• Pigs are omnivores, so try and vary their food. Adding kitchen scraps, weeds, grass, tree leaves, acorns, etc. to their diet will not only reduce your feed bill, it will satisfy more of their appetites.

Step 3: Butchering

If you are not interested in knowing this part, please skip to the next step.

This is the part that puts most people off, which is fair enough. It's never "nice" to kill an animal, especially one like a pig which has such a personality. However, the sole reason to keep pigs is for meat, so this part of it must be done if you want to have bacon. If you really don't want to do it, you can probably find someone with experience to come and help.

Here's a few tips to make it all easier. For more detailed information, see here.

  • Select a place where you will be doing the deed. A week or so beforehand, start feeding your pig there. This will make him comfortable with the area and the routine, so that on butcher day, he will not be stressed. You do not want to stress your pig in any way: not only will it cause him needless suffering, it is also not good for the meat. When he is eating, you can use the rifle without him even knowing. You will then want to bleed the pig out, so that as much of the blood leaves the flesh as possible.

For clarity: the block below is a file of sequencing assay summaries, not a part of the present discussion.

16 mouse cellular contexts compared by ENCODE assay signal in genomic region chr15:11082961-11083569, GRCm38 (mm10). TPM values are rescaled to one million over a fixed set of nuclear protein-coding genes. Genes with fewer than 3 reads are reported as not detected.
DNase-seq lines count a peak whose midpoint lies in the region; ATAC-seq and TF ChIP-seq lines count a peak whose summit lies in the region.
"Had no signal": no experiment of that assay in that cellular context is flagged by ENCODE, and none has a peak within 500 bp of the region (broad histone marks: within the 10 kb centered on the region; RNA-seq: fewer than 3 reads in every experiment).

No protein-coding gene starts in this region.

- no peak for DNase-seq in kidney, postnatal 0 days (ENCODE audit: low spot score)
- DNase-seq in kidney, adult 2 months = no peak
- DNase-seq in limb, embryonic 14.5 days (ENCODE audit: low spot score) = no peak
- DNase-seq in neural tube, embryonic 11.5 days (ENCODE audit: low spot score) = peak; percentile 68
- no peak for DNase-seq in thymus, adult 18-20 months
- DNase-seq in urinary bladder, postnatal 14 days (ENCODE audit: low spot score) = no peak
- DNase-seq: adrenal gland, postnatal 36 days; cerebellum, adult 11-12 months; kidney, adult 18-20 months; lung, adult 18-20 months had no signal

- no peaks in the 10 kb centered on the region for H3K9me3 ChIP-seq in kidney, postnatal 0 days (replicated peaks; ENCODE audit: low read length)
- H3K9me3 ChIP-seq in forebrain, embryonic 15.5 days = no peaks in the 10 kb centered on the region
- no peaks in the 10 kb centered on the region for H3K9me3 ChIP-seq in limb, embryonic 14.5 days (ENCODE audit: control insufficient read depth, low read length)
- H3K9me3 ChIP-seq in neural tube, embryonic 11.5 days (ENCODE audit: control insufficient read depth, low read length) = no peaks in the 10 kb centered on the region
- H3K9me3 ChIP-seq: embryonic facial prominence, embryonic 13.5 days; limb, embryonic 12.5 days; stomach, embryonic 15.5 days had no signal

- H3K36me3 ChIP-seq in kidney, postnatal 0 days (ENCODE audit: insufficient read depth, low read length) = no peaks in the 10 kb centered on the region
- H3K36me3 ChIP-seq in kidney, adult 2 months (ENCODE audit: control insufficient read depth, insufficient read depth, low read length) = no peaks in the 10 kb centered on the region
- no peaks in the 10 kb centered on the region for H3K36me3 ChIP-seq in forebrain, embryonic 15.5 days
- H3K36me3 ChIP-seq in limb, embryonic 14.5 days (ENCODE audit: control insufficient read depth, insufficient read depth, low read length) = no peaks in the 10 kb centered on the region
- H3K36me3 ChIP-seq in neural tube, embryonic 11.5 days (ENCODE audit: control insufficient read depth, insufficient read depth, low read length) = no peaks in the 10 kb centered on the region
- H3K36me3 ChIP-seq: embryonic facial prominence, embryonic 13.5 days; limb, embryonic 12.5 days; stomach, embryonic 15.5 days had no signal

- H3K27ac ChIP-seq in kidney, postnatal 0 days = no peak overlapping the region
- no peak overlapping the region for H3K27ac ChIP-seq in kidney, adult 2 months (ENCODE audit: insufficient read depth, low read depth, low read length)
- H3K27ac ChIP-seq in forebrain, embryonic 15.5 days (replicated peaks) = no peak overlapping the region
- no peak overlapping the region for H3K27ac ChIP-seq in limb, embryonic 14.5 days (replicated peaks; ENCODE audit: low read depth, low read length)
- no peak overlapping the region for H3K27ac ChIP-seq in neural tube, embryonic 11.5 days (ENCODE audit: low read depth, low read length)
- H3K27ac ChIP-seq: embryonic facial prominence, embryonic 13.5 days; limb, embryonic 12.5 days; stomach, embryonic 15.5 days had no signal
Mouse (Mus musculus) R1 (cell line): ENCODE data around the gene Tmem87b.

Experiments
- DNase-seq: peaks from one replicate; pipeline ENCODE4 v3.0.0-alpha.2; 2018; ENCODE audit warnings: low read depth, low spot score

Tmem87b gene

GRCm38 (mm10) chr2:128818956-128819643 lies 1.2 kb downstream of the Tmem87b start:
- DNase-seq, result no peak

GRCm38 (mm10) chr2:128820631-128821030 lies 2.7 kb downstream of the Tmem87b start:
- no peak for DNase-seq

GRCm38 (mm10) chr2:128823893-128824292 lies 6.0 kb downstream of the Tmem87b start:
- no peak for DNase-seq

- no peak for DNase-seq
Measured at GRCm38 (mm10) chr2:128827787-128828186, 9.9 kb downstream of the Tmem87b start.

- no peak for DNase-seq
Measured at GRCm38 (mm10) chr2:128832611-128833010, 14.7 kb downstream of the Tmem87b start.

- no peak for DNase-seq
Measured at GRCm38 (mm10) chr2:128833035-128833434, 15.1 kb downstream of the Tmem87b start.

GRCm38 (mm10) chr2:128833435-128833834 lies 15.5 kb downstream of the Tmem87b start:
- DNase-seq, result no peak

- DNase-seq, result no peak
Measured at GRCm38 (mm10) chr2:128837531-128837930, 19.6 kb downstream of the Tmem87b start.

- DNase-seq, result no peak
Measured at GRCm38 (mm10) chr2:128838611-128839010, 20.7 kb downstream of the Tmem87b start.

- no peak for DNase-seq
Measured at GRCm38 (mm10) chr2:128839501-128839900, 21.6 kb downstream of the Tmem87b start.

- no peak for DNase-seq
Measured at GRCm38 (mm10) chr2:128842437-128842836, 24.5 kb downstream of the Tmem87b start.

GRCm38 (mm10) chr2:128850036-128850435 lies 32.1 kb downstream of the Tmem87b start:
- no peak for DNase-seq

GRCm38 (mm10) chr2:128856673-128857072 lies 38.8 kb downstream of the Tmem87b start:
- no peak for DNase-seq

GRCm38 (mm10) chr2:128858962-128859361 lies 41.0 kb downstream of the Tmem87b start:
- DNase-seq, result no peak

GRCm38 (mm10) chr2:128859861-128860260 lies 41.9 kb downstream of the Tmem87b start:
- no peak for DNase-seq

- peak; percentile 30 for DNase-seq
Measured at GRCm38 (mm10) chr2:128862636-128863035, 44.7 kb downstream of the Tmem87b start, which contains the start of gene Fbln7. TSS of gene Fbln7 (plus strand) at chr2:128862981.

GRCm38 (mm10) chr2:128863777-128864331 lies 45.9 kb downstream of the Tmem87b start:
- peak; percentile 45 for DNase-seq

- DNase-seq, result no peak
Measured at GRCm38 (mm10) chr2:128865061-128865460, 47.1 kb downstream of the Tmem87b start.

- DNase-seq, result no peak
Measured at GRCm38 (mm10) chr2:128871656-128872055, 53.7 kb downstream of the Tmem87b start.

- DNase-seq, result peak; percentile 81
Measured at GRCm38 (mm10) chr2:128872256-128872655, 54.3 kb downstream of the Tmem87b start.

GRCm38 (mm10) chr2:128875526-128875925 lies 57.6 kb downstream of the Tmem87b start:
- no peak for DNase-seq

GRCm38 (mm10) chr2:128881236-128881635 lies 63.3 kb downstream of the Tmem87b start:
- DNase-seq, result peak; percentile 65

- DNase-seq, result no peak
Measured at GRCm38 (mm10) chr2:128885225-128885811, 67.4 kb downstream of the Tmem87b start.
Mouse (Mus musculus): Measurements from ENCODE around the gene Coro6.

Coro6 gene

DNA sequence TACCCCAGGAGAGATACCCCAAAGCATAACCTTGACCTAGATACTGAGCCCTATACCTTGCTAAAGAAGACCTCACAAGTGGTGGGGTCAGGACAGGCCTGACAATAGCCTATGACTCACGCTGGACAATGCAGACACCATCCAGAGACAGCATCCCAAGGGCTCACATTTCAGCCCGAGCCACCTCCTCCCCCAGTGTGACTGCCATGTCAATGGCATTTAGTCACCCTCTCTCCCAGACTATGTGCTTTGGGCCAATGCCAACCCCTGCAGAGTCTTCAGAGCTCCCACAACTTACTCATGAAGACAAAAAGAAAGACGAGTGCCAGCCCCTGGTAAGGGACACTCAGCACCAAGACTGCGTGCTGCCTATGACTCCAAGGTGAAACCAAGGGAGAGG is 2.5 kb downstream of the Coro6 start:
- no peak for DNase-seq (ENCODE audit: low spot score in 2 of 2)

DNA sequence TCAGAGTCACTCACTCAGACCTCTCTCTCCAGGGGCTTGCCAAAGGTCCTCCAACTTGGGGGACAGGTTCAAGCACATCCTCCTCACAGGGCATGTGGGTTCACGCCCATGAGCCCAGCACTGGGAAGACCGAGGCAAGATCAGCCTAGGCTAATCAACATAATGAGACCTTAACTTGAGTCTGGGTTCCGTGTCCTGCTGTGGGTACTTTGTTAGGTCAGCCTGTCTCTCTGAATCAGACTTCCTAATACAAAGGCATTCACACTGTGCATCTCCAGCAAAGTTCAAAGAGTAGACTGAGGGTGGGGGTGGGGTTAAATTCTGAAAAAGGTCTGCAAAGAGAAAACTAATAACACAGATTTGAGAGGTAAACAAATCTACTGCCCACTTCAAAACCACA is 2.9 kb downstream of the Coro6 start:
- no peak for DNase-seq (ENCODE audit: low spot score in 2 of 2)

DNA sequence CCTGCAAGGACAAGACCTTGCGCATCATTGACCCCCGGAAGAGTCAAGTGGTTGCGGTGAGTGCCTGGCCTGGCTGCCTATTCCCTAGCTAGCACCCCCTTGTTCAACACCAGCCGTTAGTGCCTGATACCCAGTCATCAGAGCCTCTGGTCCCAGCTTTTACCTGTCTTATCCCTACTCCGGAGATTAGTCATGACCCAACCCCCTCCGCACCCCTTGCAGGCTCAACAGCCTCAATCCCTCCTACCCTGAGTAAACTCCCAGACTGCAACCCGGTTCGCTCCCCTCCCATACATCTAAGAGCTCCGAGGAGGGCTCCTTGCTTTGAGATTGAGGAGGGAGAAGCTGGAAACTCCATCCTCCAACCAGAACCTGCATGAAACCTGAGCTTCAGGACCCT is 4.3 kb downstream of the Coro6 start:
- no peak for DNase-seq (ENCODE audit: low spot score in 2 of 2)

• Have everything (singletree, table, several sharp knives of different sizes, gun, several buckets, plastic bags, trash bags, cold water) prepared the day before, and then start early the next morning. Make sure you are in the shade and that you work before it gets warm (preferably in fall or winter).
  • You can just go right ahead and skin the pig. However, if you want the skin, to make crackling, you will need to scrape the hair off first. This involves pouring hot (not boiling water) over an area, and then when it's warm, scraping a blunt knife over the skin to remove the hair. Once done, wash everything really well.
  • Once you have split the breastbone, hook the tendons of the hind legs to the singletree - the legs want to be as wide apart as possible. Then raise the carcass using the winch.